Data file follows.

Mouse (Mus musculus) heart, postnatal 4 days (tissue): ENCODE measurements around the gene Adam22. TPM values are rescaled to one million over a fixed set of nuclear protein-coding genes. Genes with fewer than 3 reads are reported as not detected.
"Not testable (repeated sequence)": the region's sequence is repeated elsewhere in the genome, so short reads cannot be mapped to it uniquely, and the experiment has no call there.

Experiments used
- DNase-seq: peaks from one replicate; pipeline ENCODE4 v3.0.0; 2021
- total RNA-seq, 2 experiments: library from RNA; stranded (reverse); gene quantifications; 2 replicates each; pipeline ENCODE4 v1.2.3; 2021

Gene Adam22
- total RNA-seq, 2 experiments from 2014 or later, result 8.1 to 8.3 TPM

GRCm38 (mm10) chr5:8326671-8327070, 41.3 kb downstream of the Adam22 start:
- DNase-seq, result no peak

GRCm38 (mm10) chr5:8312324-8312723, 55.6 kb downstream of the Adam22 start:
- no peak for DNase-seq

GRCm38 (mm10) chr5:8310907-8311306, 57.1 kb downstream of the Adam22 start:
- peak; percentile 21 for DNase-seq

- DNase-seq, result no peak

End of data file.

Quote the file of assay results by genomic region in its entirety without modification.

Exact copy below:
Mouse (Mus musculus) heart, postnatal 4 days (tissue): ENCODE measurements around the gene Adam22. TPM values are rescaled to one million over a fixed set of nuclear protein-coding genes. Genes with fewer than 3 reads are reported as not detected.
"Not testable (repeated sequence)": the region's sequence is repeated elsewhere in the genome, so short reads cannot be mapped to it uniquely, and the experiment has no call there.

Experiments used
- DNase-seq: peaks from one replicate; pipeline ENCODE4 v3.0.0; 2021
- total RNA-seq, 2 experiments: library from RNA; stranded (reverse); gene quantifications; 2 replicates each; pipeline ENCODE4 v1.2.3; 2021

Gene Adam22
- total RNA-seq, 2 experiments from 2014 or later, result 8.1 to 8.3 TPM

GRCm38 (mm10) chr5:8326671-8327070, 41.3 kb downstream of the Adam22 start:
- DNase-seq, result no peak

GRCm38 (mm10) chr5:8312324-8312723, 55.6 kb downstream of the Adam22 start:
- no peak for DNase-seq

GRCm38 (mm10) chr5:8310907-8311306, 57.1 kb downstream of the Adam22 start:
- peak; percentile 21 for DNase-seq

- DNase-seq, result no peak